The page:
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Q: As a child, I was very fearful. Other children picked on me because I wouldn't defend myself. During this time, I suffered abuse from my mother. She would beat and curse me for things I hadn't done. It turns out my brother was lying to her, and she believed him instead of me. If I said I didn't do it and beg her not to beat me, she'd only beat me harder and say, "Don't ever dispute my word!"

As you can see, this was a terrible time in an 11-year-old boy's life. I began to hate myself because it seemed everyone else did. There was nowhere for me to be safe. Because of this self-hatred, I seem unable to stick with any kind of "self-improvement" efforts. If I try to lose weight, quit smoking, etc., I get this thought, "Why do I want to do this? No one else cares and neither do I." Then I'm back where I started.

Is there any way I can overcome this self-defeating attitude?

A: It does sound like a reverse brainwashing might be in order here. Some good counseling might be needed to help you outshout those self-defeating messages in your head and explore the secondary gains of your not trying.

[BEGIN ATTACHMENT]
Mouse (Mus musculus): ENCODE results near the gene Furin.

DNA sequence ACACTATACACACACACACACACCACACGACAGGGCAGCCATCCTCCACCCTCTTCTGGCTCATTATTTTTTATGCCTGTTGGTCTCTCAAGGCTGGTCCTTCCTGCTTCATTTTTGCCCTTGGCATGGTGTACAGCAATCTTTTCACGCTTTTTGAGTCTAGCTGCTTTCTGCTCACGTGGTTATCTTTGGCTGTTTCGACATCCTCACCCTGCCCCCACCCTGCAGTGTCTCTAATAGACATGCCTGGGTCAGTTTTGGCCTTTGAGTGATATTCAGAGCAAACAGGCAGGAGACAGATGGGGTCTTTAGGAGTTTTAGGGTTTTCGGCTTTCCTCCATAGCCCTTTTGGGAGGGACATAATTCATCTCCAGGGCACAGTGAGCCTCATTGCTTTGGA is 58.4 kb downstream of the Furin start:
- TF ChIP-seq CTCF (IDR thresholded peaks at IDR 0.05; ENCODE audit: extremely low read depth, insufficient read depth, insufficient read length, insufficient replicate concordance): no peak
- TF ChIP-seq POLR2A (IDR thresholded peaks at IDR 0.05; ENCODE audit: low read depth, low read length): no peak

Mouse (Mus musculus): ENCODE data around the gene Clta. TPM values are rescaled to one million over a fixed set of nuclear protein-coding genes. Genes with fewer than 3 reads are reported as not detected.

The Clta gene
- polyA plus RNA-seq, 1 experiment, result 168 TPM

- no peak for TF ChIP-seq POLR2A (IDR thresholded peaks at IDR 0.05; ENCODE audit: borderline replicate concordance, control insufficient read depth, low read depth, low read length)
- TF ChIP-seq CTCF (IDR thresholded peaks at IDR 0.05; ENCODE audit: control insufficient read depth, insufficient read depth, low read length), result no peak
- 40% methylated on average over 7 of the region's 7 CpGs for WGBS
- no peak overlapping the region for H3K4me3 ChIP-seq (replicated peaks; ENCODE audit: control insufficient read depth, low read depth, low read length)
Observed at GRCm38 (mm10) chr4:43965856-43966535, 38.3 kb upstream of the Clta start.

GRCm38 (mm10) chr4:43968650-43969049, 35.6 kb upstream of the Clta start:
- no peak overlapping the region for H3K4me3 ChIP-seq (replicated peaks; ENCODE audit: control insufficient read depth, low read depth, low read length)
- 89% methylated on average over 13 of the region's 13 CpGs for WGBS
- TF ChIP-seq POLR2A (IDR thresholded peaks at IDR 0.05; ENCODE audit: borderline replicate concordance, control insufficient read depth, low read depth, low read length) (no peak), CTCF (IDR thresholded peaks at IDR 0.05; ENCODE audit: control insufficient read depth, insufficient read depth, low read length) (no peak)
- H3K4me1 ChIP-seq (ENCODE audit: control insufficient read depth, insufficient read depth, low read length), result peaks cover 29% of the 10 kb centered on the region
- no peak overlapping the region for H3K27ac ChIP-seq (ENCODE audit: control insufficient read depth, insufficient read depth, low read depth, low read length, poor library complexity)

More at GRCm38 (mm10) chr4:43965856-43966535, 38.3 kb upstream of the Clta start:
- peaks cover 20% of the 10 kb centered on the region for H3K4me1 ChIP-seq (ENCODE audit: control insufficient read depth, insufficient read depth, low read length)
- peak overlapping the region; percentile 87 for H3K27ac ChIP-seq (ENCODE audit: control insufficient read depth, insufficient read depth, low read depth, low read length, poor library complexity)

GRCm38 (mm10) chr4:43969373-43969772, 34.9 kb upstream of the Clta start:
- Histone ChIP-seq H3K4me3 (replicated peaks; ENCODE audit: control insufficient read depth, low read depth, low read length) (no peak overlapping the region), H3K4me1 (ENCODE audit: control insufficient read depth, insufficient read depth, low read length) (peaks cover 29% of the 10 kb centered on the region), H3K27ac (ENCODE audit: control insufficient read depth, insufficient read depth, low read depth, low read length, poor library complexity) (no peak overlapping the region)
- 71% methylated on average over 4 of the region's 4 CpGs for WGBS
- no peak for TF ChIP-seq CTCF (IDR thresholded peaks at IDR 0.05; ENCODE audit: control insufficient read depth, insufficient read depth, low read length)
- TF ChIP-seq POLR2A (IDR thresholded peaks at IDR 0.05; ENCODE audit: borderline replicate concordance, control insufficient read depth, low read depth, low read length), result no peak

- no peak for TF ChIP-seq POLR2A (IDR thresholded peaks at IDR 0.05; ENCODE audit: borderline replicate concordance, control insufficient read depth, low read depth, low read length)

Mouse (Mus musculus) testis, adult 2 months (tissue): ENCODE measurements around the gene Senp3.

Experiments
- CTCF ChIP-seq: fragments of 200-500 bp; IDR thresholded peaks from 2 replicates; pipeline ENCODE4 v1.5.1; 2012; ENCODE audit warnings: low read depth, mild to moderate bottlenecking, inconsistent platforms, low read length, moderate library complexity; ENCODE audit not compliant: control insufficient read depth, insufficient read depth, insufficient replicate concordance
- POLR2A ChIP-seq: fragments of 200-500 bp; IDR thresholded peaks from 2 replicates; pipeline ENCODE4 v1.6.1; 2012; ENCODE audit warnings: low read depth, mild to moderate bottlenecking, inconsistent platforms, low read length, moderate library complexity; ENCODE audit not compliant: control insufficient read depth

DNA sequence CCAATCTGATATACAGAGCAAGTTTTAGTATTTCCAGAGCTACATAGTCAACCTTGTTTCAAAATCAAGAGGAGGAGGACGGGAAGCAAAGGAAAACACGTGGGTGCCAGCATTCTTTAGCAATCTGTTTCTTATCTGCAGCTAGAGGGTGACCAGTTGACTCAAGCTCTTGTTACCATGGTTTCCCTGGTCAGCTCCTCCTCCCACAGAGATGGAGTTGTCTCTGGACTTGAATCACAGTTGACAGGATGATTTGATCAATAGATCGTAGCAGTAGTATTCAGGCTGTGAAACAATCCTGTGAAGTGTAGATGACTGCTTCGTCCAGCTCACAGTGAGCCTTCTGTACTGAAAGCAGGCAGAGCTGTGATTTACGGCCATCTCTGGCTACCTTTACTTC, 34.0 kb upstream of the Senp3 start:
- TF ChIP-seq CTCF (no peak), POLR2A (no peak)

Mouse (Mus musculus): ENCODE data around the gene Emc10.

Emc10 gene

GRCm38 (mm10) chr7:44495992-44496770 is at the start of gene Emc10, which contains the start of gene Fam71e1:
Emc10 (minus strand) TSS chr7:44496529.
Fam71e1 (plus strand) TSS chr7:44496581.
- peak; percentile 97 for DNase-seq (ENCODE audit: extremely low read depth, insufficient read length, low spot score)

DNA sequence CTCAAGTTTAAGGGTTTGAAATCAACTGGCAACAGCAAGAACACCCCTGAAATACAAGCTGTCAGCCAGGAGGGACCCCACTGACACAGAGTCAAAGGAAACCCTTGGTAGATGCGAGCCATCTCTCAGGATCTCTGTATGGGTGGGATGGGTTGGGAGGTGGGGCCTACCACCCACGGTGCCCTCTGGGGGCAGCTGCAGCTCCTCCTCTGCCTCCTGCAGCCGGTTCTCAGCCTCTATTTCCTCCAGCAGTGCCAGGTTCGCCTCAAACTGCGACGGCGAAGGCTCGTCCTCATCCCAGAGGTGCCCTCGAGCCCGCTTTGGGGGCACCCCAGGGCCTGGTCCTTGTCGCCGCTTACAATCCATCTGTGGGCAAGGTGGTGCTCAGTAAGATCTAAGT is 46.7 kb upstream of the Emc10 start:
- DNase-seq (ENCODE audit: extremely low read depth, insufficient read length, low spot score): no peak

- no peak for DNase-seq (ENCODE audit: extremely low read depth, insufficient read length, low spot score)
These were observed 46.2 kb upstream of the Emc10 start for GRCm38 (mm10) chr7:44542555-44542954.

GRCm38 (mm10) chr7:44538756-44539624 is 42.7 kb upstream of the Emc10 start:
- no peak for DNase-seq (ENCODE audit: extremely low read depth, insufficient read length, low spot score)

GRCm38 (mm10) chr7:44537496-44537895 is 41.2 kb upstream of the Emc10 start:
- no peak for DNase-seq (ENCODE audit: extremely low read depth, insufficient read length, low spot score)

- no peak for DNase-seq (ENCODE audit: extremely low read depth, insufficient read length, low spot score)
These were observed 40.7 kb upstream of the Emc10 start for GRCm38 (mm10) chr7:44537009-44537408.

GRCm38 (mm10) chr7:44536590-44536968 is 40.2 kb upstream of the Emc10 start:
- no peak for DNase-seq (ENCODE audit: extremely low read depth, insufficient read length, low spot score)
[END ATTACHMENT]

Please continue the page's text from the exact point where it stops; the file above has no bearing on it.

What I mean is that your habit of sabotaging yourself from achieving personal growth could have generated a life of its own, and now you could be leaning into your "victimology" to hide a fear of failure, resistance to change, or some other interesting things. A good counselor will help you look at this.

You could complement these efforts by playing affirmations to yourself, whether you listen enthusiastically or not. Just having these words and ideas playing in the background, believe it or not, can help a lot. Good luck.
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